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Posts Tagged ‘life’

I’m on a mission… to park the Emergency Response Vehicle (ERV). Why don’t I have time to write? Because I don’t make it a priority.

In fact, I don’t make anything about me a priority. Writing, eating well, exercising, downtime, time with people I love, FUN. Oh yes, I do all that, in between the other bits. Jammed in between.

But mostly I’m tearing down life’s highway, sirens blaring, to fix a real or imagined emergency. I don’t actually stop to question if it is an emergency, I just jump right in the ERV and go…

Which leaves me existing in the future – the “one day” when life will be calm and rational, and I’ll have the time to do all those things I’ve been putting off (or stuffing, half finished, in the bottom drawer).

So the brakes are on. I’ve already started encouraging my kids to start solving their own problems – or at least, not make mama the first call before they’ve put their own brains in gear.

And I’m taking lunch breaks. Yes, in this mad crazy year, when I’m grateful to be so busy in my business, I still need to breath – and eat – and occasionally do yoga.

I’m also stopping the multi-tasking. Being present and focused is actually working – and it’s reducing my anxiety levels. So is not always being connected.

The secret is to check in with yourself regularly – or so I’ve discovered. Who would’ve thought you’d have to remind yourself to breath, or walk, or listen, or think.

Or to remind yourself of something so obvious: who’s going to make your life happen – and when – if you don’t?

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Start. Do anything. Do something. Act.

If you can do one small thing today, you are one step closer to your goal.

Do you have a goal?

Perhaps today is the day you work out what your goal is. Because that is enough to take you one step ahead and how to make progress. (Well don’t just sit there. Get a piece of paper and do it now.)

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When you look back at the year that’s just flown past, what do you remember?

The birth of a child or a grandchild, getting a new job, going to a rock concert or a festival, buying a house or car, getting married – or divorced, losing someone you love, getting a new dog or cat, losing weight, getting published…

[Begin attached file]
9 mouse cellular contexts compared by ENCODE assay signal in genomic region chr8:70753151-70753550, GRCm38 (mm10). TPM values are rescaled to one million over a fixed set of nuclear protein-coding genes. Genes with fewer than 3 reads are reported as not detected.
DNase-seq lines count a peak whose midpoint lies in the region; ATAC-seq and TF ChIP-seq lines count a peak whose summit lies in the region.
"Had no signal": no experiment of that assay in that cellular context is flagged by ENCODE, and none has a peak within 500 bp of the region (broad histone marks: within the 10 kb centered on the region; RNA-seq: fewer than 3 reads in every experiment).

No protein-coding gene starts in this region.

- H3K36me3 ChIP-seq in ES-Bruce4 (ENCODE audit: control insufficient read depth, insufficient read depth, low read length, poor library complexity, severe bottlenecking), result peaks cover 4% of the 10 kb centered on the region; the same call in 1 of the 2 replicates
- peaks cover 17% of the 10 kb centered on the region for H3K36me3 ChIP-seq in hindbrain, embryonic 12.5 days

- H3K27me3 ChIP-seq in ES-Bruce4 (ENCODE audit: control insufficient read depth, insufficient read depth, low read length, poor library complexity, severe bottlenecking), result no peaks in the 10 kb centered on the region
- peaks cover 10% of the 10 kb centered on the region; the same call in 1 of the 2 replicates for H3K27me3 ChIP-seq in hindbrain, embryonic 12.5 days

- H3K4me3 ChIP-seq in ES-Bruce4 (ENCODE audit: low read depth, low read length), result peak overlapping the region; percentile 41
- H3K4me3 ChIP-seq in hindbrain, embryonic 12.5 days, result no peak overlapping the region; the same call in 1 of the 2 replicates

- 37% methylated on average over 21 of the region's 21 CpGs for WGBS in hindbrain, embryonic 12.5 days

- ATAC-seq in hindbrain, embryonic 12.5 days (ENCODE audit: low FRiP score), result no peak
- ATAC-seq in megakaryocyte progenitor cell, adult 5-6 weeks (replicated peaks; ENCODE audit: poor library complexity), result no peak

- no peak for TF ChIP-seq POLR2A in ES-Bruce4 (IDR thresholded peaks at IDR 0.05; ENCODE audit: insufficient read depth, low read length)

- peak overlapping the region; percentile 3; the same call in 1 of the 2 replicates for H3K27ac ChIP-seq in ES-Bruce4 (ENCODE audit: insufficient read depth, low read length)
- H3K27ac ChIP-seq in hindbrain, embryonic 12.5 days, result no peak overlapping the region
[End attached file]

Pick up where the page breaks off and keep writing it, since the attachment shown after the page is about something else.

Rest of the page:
Big moments and big changes might get all the attention, but it’s those trillions of little moments that really make up your year — and your life. So as Christmas approaches and everything’s a little bit manic, stop and breathe. And be in every moment.

This second. This place. This body. This… is your life.

And we’ll leave you with this: Rob Thomas – Little Wonders. Have a wonderful silly season… talk to you soon.

Louise & Sandra x

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It took me years to say “I’m a writer”. Now that I finally do it, I find it’s more of a liability… especially when you put it down as your occupation on a form. 

And not just because bank managers don’t feel comfortable lending you large quantities of money (unless you’re in the Rich & Famous Writerly Category, in which case you wouldn’t be reading this – or asking your bank manager for money).

No, I’m talking about those medical forms where you have to remember every major operation and minor hiccup since you were a toddler. Which gets harder every year. I used to write ‘Business Communicator’ because that’s what I do. Now I’m too lazy and just put ‘writer’, because that’s also what I do.

Big mistake. Last week I went to a doctor for a particular examination. There I sat, on the examination table, half naked, and he waltzes in and says (as he’s examining me), “So, you’re a writer”.

Not, oh I see you had a caesarian, a knee reconstruction, and…hmmmm, yes, you sold one of your kidneys on e-bay (because the bank manager doesn’t lend money to writers).

No. “So, you’re a writer. What do you write?”

Okay, I admit I squeaked – because writers hate that question anyway, and because every time I say I write Women’s Fiction they think I mean chick-lit or…

“Write for Mills & Boon then?”

“No,” I say. I’ve only got one nerve left today, and you’re getting on it. “They rejected me when I was twenty – because my characters were too cliched.”

He didn’t hear me. His question had merely been an opening so he could regale me with his own literary successes (and I use the term loosely), all while performing a perfunctory examination on me. When I didn’t ask him to recite his apparently very (very) good haiku, the last skerrick of professionalism left the building.

His parting words, as he tossed a sheet of instructions at me, were “you should be able to understand that. I wrote it in monosyllables”.

Then there was the doctor who also wanted to know what I wrote – then spent half the consultation telling me her life story and the other half trying to sell me cosmetic procedures (do you want fries with that?).

When we finally got to the pap smear, she popped her head around my leg and said, “I even went on RSVP – what do you think of that?” There I am with a piece of chilled metal between my legs and the consult reaching triple digits – I’m not thinking, okay?

I guess I’ve been spoilt with the really amazing doctors I’ve had, so the freaky ones just do my head in.